The Mysterious Thing in My Yard

I have a mysterious thing in my yard, in the bed next to the garage.  I would be delighted if you could help me figure out what it is.  From the pictures, I think it’s obvious that it used to be larger than it is and that it got cut way back.  But it doesn’t stink or give me a rash and it seems to be coming back, so I’m kind of content to let it see what it can do with that spot.

10 thoughts on “The Mysterious Thing in My Yard

  1. I’m going to guess that it’s an azalea that’s been cut back. I’m not sure though. It’s going to have to wait until it puts on new leaves or blooms for anyone to know for sure.

    What kind of texture is on the leaves. Smooth, or rough, shiny or fuzzy?

  2. They are smooth and shiny. I’m hoping it is an azalea, though, that would be nice. Plus I just looked on the azalea lovers’ website and they’re all “Your azalea just wants compost and leaves and does not require special feeding in most cases.”

    Shoot. I can swing some leaves for it, for sure.

  3. Yeah, I think it’s a rhododendron. I have some that just mysteriously get dead spots, so I imagine it was cut back because of that and in hopes it would grow back.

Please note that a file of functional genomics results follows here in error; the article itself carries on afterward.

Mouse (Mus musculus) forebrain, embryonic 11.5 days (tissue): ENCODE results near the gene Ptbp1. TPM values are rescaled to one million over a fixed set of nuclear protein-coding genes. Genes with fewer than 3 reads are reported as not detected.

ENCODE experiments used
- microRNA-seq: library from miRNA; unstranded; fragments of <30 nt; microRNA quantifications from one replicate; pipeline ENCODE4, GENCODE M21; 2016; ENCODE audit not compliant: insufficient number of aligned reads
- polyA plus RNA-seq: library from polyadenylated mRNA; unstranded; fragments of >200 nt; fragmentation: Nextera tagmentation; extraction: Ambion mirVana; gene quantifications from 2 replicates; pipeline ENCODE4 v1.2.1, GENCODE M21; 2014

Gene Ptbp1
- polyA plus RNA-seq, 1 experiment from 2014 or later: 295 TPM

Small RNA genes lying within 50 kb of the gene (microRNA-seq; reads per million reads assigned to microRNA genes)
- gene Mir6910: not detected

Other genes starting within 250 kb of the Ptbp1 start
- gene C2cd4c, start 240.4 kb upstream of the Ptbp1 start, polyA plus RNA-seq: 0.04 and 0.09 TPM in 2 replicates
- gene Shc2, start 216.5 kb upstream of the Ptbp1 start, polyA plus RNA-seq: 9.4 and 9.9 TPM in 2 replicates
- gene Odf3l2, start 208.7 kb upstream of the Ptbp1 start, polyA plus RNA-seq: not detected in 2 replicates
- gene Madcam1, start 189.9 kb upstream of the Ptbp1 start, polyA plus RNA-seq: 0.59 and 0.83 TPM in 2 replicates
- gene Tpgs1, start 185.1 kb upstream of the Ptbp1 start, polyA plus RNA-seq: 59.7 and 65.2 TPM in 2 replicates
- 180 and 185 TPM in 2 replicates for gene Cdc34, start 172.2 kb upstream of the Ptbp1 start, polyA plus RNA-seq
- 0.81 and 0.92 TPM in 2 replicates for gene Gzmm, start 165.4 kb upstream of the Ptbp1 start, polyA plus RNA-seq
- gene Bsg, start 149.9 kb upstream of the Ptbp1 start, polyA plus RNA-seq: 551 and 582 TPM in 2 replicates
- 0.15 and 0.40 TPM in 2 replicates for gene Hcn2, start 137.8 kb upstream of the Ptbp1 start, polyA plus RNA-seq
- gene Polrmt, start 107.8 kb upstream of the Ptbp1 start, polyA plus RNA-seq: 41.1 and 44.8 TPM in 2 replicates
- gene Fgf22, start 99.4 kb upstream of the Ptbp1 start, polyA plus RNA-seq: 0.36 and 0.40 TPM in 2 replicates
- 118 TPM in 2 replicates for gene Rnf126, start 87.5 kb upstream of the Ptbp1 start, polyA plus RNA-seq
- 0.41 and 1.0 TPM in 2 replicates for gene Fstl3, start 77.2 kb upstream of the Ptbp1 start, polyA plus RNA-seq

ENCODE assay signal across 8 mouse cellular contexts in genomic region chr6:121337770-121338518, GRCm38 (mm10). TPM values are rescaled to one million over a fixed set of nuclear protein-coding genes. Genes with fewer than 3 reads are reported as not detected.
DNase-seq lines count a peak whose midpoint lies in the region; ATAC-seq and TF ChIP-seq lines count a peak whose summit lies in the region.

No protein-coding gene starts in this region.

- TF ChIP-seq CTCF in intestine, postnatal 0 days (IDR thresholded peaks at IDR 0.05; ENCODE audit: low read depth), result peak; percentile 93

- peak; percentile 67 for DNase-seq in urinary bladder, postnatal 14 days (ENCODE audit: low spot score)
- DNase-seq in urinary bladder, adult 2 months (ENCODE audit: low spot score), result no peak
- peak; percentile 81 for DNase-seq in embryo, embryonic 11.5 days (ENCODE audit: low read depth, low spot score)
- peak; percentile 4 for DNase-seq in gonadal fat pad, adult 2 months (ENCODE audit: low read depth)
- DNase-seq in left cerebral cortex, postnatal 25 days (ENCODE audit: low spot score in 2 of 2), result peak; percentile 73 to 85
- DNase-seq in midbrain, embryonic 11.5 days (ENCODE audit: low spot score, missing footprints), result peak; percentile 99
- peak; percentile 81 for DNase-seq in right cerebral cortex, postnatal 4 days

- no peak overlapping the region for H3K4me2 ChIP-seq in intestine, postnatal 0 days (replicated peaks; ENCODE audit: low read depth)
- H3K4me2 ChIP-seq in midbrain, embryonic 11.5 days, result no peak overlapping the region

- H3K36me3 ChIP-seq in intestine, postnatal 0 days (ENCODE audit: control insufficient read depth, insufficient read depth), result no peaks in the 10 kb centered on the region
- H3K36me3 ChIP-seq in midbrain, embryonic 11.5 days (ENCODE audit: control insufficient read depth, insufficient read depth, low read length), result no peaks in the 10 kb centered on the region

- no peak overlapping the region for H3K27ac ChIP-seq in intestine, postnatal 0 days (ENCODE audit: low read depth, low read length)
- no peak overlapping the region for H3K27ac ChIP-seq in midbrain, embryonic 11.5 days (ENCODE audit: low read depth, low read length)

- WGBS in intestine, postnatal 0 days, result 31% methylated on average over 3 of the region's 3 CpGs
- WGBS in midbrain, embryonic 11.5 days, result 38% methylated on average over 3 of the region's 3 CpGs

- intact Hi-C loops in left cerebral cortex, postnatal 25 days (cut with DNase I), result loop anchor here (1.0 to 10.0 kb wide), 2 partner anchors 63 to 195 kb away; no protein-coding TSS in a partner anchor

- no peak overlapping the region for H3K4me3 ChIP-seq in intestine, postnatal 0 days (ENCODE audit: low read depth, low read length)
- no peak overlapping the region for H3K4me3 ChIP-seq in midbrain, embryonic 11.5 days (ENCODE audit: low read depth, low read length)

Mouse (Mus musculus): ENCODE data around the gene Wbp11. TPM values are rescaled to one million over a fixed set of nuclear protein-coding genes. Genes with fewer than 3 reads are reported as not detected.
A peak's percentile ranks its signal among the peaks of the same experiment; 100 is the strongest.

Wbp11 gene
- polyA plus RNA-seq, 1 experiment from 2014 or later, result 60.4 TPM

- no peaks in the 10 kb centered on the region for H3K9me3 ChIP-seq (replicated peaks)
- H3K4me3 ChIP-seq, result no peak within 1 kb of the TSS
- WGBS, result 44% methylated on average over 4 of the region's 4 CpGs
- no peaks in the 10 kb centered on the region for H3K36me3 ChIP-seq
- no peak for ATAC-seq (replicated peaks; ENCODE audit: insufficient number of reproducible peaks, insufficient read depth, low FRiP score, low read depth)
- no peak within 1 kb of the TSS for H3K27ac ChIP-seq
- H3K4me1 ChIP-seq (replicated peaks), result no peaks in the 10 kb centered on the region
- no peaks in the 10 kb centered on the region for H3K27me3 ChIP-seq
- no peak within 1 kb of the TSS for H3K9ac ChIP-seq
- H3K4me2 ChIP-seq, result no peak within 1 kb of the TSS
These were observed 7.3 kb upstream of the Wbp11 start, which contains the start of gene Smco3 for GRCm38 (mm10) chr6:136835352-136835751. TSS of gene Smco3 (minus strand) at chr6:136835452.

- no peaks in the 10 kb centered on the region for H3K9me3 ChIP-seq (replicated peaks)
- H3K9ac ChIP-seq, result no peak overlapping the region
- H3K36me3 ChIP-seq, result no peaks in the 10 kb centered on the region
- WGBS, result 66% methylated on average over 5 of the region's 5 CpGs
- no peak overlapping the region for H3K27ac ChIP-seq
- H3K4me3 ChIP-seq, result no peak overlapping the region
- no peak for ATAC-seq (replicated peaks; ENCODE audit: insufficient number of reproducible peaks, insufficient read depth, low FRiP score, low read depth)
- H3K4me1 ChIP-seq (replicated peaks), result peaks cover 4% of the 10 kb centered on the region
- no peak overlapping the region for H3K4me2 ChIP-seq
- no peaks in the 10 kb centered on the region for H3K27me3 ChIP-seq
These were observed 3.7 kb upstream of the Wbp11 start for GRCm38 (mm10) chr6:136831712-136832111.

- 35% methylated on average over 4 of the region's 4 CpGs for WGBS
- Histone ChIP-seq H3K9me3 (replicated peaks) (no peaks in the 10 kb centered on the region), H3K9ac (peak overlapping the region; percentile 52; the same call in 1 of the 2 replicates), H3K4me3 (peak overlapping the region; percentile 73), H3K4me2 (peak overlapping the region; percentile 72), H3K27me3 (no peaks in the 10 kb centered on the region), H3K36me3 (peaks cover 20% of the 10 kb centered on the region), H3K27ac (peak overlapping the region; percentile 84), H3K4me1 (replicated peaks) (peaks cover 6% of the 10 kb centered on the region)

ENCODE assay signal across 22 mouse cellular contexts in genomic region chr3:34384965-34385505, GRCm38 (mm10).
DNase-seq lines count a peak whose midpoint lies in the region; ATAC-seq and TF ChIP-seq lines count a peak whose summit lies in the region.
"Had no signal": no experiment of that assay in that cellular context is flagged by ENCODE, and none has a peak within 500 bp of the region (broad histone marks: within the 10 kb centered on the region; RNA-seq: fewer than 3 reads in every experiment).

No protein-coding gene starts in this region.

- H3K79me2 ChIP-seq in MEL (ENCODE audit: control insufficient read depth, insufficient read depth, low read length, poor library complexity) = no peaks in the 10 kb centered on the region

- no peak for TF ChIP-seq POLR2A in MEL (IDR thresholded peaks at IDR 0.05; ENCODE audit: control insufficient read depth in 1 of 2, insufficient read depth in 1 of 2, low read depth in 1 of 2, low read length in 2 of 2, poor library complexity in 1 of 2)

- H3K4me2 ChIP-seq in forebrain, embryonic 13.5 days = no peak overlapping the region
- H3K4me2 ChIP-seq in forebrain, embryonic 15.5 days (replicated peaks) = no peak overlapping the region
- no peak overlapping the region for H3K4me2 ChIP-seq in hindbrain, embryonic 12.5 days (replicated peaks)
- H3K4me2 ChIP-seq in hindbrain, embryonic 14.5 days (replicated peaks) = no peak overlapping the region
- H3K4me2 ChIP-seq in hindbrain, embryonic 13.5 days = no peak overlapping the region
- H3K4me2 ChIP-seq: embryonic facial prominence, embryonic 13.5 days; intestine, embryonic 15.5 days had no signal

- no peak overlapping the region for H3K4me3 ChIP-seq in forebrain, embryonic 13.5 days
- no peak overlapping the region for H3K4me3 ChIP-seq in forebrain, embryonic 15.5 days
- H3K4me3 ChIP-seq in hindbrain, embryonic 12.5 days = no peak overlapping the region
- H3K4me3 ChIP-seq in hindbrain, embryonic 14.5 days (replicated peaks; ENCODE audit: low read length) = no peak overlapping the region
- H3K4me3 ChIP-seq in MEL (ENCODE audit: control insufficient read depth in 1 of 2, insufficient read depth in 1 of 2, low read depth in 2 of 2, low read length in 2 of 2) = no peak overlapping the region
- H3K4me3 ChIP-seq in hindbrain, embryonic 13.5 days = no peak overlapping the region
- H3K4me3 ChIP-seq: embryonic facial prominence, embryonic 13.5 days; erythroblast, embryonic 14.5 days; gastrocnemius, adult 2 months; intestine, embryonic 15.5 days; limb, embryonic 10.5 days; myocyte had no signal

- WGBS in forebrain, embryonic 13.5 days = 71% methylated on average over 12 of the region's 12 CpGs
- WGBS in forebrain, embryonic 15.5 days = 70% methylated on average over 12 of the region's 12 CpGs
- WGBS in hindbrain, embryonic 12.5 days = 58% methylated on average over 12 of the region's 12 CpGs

4. You know a good thing that you could do right now is to get your soil tested around your yard. Take several samples from different areas and contact the Davidson Co. Agricultural Extension service (Ellington) . You need to go ahead and find out the composition of your soil and what it needs.

    Azalea likes an acid soil, your vegetable garden will want something a little different and it could vary from the yard, to the flower beds and in different spots.

    You can buy do it yourself kits, but they don’t always tell you as much information as the Extension Service will. Especially for this first time.

  5. It didn’t really look like an azalea to me when i saw it. I’ve never seen an azalea look quite that denuded around Nashville, even in the winter, even the ones that mostly drop their leaves. It might have been a rather scraggly one, though, that got cut all the way back to start over and reshape. Which is something that can be done with that kind of shrub if you’re willing to take the time for them to grow back.

  6. It might be a Butterfly Bush. The wood looks like mine. You generally prune them back “hard” but they’ll grow back 6 feet or so in the summer. And they really do attract butterflies.

  7. Butterfly bush sounds like a good guess, but it’s hard to tell from the pitiful shreds that are left, Maybe you could make a contest of it, like “Name that Tune”. Post a weekly picture of it as it grows back and the one who could identify it from the fewest leaves gets the prize!

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